It’s time again for the periodic indulgence in my unhealthy fixation on a particular artist that we call the Creator Spotlight. In this installment we take a look at the work of bishoujo game character designer and illustrator INO, a master of the craft who has been active for more than a decade. Despite an even more mysterious background than that of Sano Toshihide and a personal website not updated since 2003, our stalking efforts persevere – just what is known of this master of light and shadow, bust and hip? Read on! 18+ ONLY, NWS. 02/11/07 Update: Artbook cover image below!
On his Wikipedia page Ino is described as “a game graphic designer and illustrator, with work primarily consisting of visual direction for adult games”. On his personal website he describes himself as lazy, careless, and indecisive, a fan of Philip K. Dick and Alfred Bester, and a purple-haired lad with a single large ball. In addition to CG design and game direction he lists toilet cleaning among his professional activities. We were unable to obtain pictures of toilets he has cleaned to verify this fact.
His game design work extends from 1996 through the present day, working primarily with Mink until late 2003 when he went freelance. The full list of games he has designed is as follows:
While I had occasionally come across his work in the past on random image boards, it wasn’t until his release blitz of 2005 that I was able to tie a name to the fantastic art. I picked up both Oshioki Sweetie and Kiss x 400 in that period, and my fandom was cemented; here was an artist who, like Sano Toshihide and Happoubi Jin, I would gladly stalk to the grave.
Characteristics of Style
The amazing quality of Ino’s work rests in my opinion in a one-two-three-four punch of awesomeness. First is his masterful versatility when it comes to erotic poses, rendering them naturally, not looking forced or uncomfortable or out of proportion, but balanced in ways that many of his peers cannot mimic. His use of foreshortening techniques and occasionally exotic poses adds a dynamic character to his art that is irresistible.
Second, the “anime physics” he employs is both delicious and internally coherent. He draws chests and body shapes of all sizes and proportions, but they all obey the same rules of weight and mass – no spherical breasts here, no mysteriously spindly limbs. While admittedly out of this world, his physics are consistent and allow the lines of his characters to play together in a harmonious conjunction that just hangs right.
Third, his faces. His characters occupy a space somewhere between the saucer-eyed bishoujo and the sophisticated older sister type; regardless of the age they’re actually supposed to be I find myself placing most of them in the “saucy college coed” category, appropriately tinged with the innocence brought by a level of abstraction away from reality. There’s nothing severe about his designs; they range from bright-eyed and energetic to somewhat more reserved, but always incredibly attractive.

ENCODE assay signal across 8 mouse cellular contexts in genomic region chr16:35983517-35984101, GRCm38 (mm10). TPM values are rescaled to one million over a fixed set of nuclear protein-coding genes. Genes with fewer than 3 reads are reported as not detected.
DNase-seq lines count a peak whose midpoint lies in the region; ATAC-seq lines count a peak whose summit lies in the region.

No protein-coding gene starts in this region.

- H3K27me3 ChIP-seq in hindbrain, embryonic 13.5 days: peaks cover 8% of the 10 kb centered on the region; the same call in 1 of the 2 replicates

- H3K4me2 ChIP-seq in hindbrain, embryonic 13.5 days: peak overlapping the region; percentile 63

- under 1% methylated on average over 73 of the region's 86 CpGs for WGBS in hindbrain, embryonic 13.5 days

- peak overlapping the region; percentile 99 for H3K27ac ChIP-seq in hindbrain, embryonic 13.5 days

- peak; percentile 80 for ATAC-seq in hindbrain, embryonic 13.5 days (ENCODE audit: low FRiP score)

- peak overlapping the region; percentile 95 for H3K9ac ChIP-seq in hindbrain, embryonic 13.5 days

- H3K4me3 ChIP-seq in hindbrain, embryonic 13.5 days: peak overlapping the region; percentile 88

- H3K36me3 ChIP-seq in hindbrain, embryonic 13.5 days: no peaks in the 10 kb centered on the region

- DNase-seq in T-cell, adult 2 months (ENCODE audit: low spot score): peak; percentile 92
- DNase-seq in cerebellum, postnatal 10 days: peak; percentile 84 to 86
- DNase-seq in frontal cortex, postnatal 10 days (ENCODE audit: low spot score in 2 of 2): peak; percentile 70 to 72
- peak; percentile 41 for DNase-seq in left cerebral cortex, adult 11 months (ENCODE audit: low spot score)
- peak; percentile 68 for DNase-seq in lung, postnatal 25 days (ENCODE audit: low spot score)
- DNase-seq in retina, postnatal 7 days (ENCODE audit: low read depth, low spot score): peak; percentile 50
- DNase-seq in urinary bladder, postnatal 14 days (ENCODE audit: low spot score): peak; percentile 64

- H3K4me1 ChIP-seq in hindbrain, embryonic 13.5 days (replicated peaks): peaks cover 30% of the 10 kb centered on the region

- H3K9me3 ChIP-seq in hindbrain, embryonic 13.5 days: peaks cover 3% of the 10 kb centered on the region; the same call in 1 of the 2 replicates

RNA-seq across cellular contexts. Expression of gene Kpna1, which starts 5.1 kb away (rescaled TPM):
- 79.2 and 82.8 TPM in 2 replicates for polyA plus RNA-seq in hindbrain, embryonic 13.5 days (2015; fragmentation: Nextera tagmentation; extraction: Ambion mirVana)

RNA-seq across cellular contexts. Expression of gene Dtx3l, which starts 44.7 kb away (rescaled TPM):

The CG coloring prowess he brings to bear is the fourth and final pillar of his towering artistic might. While this varies somewhat from maker to maker as they all supply different CG staff for their projects, with Ino on as visual lead we’re assured a baseline of coloring quality that is crisp, voluminous (while firmly within the cel-shading tradition) and precise. He paints with the same sureness of purpose that characterizes his line work, a style mutable to his purpose from the gauzy, dreamy look in Izayoi to the plasticky shine of Oshioki.
Other Work and The Future
It is with great sadness that I report an utter lack of knowledge regarding any derivative works produced based on his games, or anything else other than games that his illustrations have adorned. Perhaps no eroanime studio has the guts to tackle his obviously superior designs.
In terms of what we can expect from Ino in the future, no word on any game featuring his art has appeared since the publication of Kimihagu in March of this year. Given his recent trend of working on multiple titles simultaneously I’m guessing the news will start to emerge in the next few months, though, perhaps timed to coincide with the release of the first ever artbook compilation of his work next month!
That’s right, the big Ino news we bring today is that an artbook dubbed “INO Art Works” is set for release on November 17th from Core Magazine, clocking in at 204 (presumably full color) pages and 2,940 yen retail. We don’t have a cover image yet, but product entries are up at the following stores if you’re like me and feel the insatiable urge to preorder:
We’ll be keeping a close eye out over the next couple of weeks for further news on this most auspicious item, as well as any upcoming Ino-designed games that should be announced. I certainly plan to review the artbook when it comes out and update this entry to suit, so stay tuned!
a fitting end from Niizuma wa Sailor Fuku
Amazon has updated their listing for the book with a cover image! It’s apparently entitled “Velvet Skin: Ino Art Works”, and is still set to go on sale November 17th. Tanoshimi da wa~
Velvet Skin is now available at J-List! This is the best way to support HD with your purchase, should you be so inclined.
Our review of Velvet Skin is now online! It’s an amazing book, as expected… definitely worth adding to your collection if you’re an INO fan.